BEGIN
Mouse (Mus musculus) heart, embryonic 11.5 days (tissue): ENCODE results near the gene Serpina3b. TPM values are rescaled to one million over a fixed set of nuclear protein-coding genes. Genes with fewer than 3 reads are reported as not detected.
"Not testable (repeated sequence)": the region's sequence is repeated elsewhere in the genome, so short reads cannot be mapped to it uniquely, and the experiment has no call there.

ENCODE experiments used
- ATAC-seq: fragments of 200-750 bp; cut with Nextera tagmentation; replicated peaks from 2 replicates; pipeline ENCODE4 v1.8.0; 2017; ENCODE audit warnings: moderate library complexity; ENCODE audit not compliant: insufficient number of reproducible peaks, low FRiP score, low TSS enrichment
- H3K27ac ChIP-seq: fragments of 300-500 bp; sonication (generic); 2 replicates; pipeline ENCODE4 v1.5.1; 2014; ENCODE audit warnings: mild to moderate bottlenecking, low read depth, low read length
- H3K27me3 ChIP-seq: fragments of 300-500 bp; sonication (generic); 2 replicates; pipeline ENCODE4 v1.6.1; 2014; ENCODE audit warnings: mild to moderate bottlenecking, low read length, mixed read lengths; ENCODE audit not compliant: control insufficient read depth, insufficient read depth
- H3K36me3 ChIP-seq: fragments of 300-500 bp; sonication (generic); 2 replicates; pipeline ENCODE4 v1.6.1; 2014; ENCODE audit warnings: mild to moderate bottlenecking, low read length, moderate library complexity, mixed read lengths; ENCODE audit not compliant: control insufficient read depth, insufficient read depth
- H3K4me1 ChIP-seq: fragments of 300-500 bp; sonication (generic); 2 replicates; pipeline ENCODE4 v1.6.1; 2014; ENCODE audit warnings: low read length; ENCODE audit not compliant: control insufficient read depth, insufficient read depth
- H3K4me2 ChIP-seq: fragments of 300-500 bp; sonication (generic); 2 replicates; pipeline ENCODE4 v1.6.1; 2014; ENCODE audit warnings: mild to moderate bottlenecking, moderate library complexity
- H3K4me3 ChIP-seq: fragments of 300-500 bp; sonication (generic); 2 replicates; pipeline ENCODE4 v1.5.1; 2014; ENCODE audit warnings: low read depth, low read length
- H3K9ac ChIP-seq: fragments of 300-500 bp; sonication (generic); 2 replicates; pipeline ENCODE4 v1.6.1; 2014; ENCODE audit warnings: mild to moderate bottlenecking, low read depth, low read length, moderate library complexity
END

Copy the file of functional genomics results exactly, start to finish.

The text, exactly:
Mouse (Mus musculus) heart, embryonic 11.5 days (tissue): ENCODE results near the gene Serpina3b. TPM values are rescaled to one million over a fixed set of nuclear protein-coding genes. Genes with fewer than 3 reads are reported as not detected.
"Not testable (repeated sequence)": the region's sequence is repeated elsewhere in the genome, so short reads cannot be mapped to it uniquely, and the experiment has no call there.

ENCODE experiments used
- ATAC-seq: fragments of 200-750 bp; cut with Nextera tagmentation; replicated peaks from 2 replicates; pipeline ENCODE4 v1.8.0; 2017; ENCODE audit warnings: moderate library complexity; ENCODE audit not compliant: insufficient number of reproducible peaks, low FRiP score, low TSS enrichment
- H3K27ac ChIP-seq: fragments of 300-500 bp; sonication (generic); 2 replicates; pipeline ENCODE4 v1.5.1; 2014; ENCODE audit warnings: mild to moderate bottlenecking, low read depth, low read length
- H3K27me3 ChIP-seq: fragments of 300-500 bp; sonication (generic); 2 replicates; pipeline ENCODE4 v1.6.1; 2014; ENCODE audit warnings: mild to moderate bottlenecking, low read length, mixed read lengths; ENCODE audit not compliant: control insufficient read depth, insufficient read depth
- H3K36me3 ChIP-seq: fragments of 300-500 bp; sonication (generic); 2 replicates; pipeline ENCODE4 v1.6.1; 2014; ENCODE audit warnings: mild to moderate bottlenecking, low read length, moderate library complexity, mixed read lengths; ENCODE audit not compliant: control insufficient read depth, insufficient read depth
- H3K4me1 ChIP-seq: fragments of 300-500 bp; sonication (generic); 2 replicates; pipeline ENCODE4 v1.6.1; 2014; ENCODE audit warnings: low read length; ENCODE audit not compliant: control insufficient read depth, insufficient read depth
- H3K4me2 ChIP-seq: fragments of 300-500 bp; sonication (generic); 2 replicates; pipeline ENCODE4 v1.6.1; 2014; ENCODE audit warnings: mild to moderate bottlenecking, moderate library complexity
- H3K4me3 ChIP-seq: fragments of 300-500 bp; sonication (generic); 2 replicates; pipeline ENCODE4 v1.5.1; 2014; ENCODE audit warnings: low read depth, low read length
- H3K9ac ChIP-seq: fragments of 300-500 bp; sonication (generic); 2 replicates; pipeline ENCODE4 v1.6.1; 2014; ENCODE audit warnings: mild to moderate bottlenecking, low read depth, low read length, moderate library complexity